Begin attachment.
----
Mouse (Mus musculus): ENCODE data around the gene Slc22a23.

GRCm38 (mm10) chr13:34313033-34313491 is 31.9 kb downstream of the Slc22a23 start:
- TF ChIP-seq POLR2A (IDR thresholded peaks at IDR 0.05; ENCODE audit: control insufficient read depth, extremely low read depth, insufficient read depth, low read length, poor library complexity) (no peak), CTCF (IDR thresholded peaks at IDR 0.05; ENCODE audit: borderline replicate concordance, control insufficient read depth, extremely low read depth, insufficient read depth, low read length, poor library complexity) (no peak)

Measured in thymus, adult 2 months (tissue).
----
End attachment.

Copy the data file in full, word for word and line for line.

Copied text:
Mouse (Mus musculus): ENCODE data around the gene Slc22a23.

GRCm38 (mm10) chr13:34313033-34313491 is 31.9 kb downstream of the Slc22a23 start:
- TF ChIP-seq POLR2A (IDR thresholded peaks at IDR 0.05; ENCODE audit: control insufficient read depth, extremely low read depth, insufficient read depth, low read length, poor library complexity) (no peak), CTCF (IDR thresholded peaks at IDR 0.05; ENCODE audit: borderline replicate concordance, control insufficient read depth, extremely low read depth, insufficient read depth, low read length, poor library complexity) (no peak)

Measured in thymus, adult 2 months (tissue).